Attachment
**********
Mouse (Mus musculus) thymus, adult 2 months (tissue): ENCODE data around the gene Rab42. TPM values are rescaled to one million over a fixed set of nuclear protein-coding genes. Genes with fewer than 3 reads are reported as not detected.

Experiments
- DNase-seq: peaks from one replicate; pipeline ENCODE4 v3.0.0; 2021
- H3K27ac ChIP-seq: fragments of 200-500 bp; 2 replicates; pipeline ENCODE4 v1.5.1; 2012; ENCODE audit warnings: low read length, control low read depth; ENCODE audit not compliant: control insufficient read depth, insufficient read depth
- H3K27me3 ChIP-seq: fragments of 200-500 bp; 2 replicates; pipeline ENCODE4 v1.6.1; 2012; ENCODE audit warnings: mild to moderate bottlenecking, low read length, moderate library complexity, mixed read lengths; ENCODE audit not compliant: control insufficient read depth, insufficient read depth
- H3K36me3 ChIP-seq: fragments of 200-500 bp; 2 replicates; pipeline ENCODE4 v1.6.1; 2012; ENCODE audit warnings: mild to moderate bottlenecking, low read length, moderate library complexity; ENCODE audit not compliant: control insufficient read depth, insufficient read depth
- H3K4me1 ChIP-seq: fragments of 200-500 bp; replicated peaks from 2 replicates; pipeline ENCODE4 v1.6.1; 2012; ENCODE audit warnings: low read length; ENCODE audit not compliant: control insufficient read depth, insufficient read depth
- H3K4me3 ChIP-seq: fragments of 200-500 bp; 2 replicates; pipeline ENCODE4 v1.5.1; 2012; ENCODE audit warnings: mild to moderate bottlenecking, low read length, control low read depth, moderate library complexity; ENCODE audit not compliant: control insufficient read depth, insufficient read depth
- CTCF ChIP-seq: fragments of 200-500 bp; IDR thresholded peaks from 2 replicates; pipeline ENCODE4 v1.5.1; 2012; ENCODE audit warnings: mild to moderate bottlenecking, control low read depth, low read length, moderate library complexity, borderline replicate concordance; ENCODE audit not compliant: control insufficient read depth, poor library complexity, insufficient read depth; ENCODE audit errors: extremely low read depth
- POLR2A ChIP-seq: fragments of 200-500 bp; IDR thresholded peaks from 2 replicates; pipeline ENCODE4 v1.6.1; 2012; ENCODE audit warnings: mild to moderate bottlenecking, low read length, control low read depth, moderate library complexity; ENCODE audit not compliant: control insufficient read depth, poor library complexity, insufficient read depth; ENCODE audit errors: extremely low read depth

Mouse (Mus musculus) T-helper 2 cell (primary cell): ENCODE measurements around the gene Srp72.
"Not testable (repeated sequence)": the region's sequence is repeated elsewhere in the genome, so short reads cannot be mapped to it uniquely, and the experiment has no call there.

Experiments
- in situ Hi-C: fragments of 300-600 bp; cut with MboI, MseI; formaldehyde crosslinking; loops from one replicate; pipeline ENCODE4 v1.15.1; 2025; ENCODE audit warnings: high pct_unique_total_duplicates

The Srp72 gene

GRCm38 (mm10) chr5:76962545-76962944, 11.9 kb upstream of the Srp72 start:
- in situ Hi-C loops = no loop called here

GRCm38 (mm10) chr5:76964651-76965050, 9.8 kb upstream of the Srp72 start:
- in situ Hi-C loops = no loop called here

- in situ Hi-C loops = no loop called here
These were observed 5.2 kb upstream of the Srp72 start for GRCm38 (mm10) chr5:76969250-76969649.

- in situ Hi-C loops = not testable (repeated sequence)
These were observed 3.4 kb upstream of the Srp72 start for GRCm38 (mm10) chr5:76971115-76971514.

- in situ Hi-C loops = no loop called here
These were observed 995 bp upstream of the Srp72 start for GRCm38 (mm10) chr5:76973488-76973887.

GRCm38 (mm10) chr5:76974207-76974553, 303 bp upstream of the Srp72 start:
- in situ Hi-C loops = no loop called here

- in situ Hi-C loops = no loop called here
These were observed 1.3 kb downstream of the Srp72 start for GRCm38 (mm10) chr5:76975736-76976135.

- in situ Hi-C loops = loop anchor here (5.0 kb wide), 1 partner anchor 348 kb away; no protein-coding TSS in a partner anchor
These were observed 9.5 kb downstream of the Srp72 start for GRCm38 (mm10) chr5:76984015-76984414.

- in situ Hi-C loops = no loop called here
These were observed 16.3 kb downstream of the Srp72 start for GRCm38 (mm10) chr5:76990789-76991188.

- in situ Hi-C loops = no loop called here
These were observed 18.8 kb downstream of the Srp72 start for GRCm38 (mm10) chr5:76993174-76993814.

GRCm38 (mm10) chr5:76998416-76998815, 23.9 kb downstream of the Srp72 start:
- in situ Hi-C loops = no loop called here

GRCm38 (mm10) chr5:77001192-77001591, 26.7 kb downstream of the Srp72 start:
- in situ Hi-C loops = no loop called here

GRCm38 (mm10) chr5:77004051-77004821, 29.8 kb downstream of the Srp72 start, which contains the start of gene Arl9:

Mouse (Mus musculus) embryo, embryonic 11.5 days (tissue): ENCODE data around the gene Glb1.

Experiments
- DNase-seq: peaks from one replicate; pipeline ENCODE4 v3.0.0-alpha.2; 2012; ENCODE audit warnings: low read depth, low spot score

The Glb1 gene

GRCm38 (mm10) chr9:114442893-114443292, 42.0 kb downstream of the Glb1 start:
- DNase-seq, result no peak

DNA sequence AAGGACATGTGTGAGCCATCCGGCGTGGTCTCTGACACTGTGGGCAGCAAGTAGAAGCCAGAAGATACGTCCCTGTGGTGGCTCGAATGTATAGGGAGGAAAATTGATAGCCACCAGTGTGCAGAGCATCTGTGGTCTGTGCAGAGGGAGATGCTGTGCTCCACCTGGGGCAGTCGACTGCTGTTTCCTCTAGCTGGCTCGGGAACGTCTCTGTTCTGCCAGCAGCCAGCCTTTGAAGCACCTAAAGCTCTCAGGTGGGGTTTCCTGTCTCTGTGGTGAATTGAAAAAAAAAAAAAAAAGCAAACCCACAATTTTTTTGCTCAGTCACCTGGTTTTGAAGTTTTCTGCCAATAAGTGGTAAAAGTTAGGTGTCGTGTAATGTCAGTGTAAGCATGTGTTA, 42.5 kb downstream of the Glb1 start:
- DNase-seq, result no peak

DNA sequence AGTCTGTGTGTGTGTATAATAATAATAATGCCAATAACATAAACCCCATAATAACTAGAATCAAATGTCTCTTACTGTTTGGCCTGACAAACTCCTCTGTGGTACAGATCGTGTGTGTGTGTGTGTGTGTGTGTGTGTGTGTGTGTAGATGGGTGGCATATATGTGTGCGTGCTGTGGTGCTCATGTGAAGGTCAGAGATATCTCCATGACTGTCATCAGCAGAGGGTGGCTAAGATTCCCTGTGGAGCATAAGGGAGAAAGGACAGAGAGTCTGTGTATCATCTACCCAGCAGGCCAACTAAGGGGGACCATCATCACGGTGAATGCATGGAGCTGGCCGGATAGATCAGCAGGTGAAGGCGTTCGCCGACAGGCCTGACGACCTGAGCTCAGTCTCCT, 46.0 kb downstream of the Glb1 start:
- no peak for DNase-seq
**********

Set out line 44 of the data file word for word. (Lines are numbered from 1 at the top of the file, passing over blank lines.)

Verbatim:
The Glb1 gene